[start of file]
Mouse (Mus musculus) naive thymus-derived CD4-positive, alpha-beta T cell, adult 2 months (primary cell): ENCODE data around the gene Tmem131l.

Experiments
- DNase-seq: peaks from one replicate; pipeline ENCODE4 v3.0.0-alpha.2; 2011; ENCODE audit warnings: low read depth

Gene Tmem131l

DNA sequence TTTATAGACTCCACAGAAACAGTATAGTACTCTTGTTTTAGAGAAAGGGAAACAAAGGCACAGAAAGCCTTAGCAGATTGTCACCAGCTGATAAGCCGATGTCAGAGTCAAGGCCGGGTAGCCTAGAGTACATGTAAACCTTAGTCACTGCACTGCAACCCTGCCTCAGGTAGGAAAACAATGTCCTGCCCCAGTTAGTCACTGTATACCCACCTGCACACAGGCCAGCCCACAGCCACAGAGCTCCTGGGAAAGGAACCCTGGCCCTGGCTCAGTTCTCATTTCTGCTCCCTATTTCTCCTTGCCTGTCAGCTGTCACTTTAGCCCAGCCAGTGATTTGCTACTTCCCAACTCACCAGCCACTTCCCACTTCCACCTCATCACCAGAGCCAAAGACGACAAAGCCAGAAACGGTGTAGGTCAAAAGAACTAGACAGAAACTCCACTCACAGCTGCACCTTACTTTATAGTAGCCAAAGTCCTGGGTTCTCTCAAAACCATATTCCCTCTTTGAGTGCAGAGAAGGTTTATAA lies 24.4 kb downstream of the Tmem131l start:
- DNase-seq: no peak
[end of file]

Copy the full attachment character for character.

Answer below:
Mouse (Mus musculus) naive thymus-derived CD4-positive, alpha-beta T cell, adult 2 months (primary cell): ENCODE data around the gene Tmem131l.

Experiments
- DNase-seq: peaks from one replicate; pipeline ENCODE4 v3.0.0-alpha.2; 2011; ENCODE audit warnings: low read depth

Gene Tmem131l

DNA sequence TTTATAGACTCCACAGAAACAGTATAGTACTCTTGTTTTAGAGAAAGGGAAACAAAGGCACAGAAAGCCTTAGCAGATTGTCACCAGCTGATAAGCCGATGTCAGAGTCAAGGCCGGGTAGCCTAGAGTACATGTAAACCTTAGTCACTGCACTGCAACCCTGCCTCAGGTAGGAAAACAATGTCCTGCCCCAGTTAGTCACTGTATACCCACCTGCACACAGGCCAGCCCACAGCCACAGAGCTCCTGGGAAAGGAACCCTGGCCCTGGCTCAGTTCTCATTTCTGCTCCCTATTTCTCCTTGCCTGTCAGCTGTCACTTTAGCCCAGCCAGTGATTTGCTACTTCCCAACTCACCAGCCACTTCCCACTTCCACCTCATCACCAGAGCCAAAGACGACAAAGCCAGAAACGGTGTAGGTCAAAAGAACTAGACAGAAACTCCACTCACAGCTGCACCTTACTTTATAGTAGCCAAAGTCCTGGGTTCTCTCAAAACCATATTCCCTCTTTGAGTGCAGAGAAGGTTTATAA lies 24.4 kb downstream of the Tmem131l start:
- DNase-seq: no peak